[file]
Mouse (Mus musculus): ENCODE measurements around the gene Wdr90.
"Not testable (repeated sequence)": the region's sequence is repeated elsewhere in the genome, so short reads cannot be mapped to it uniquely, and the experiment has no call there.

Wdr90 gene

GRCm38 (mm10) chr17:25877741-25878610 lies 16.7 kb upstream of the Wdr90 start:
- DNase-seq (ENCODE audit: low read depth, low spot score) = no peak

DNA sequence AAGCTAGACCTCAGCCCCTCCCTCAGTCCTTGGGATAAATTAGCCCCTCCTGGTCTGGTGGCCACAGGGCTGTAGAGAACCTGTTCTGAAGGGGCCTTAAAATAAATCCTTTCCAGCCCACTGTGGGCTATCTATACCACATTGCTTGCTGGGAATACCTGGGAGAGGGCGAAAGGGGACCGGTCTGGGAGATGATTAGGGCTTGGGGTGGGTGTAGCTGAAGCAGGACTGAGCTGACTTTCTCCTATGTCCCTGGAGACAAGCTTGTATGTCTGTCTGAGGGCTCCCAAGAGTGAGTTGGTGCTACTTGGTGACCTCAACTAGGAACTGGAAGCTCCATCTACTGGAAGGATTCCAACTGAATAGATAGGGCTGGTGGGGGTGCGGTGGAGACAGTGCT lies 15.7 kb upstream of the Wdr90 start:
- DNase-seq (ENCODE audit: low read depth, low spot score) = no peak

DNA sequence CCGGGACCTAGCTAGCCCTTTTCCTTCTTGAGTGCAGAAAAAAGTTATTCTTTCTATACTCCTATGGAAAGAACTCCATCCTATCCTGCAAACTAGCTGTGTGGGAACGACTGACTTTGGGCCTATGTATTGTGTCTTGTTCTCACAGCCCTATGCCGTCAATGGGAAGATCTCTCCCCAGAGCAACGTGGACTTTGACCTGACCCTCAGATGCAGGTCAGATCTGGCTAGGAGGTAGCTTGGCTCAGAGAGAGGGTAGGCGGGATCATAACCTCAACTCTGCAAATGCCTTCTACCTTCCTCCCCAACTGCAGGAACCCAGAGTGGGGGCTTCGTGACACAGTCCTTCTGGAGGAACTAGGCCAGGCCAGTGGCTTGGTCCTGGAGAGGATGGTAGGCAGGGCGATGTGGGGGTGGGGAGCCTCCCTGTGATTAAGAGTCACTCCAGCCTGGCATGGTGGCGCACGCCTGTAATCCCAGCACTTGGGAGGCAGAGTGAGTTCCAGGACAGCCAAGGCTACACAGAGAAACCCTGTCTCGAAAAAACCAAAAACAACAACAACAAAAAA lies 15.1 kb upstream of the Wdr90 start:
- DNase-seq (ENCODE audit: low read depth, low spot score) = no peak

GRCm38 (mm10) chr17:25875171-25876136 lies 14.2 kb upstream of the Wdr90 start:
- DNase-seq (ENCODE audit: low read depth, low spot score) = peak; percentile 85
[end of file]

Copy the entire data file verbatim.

Mouse (Mus musculus): ENCODE measurements around the gene Wdr90.
"Not testable (repeated sequence)": the region's sequence is repeated elsewhere in the genome, so short reads cannot be mapped to it uniquely, and the experiment has no call there.

Wdr90 gene

GRCm38 (mm10) chr17:25877741-25878610 lies 16.7 kb upstream of the Wdr90 start:
- DNase-seq (ENCODE audit: low read depth, low spot score) = no peak

DNA sequence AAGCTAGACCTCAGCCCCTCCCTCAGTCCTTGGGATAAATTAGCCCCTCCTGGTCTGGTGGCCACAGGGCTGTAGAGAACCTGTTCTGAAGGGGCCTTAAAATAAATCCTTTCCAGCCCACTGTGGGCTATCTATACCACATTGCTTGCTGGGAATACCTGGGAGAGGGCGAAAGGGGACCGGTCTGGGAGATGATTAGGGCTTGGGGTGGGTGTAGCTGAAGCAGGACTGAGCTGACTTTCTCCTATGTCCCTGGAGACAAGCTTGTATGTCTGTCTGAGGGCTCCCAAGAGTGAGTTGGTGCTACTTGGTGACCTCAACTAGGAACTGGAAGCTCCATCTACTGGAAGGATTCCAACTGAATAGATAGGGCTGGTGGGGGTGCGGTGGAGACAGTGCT lies 15.7 kb upstream of the Wdr90 start:
- DNase-seq (ENCODE audit: low read depth, low spot score) = no peak

DNA sequence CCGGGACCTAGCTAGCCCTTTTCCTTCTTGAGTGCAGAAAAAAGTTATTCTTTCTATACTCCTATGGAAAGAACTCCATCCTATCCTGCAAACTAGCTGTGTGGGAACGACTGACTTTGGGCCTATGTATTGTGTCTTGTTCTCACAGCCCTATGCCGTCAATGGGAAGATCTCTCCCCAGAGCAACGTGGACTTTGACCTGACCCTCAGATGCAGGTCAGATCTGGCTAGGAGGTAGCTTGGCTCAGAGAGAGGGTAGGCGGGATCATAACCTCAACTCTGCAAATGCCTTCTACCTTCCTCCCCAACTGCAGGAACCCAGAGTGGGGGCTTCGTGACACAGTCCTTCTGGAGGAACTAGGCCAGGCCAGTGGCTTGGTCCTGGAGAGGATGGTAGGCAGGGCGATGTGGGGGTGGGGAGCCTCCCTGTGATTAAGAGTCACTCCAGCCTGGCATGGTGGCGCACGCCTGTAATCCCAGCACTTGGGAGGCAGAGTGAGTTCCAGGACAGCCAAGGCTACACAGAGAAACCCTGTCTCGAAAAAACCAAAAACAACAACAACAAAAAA lies 15.1 kb upstream of the Wdr90 start:
- DNase-seq (ENCODE audit: low read depth, low spot score) = no peak

GRCm38 (mm10) chr17:25875171-25876136 lies 14.2 kb upstream of the Wdr90 start:
- DNase-seq (ENCODE audit: low read depth, low spot score) = peak; percentile 85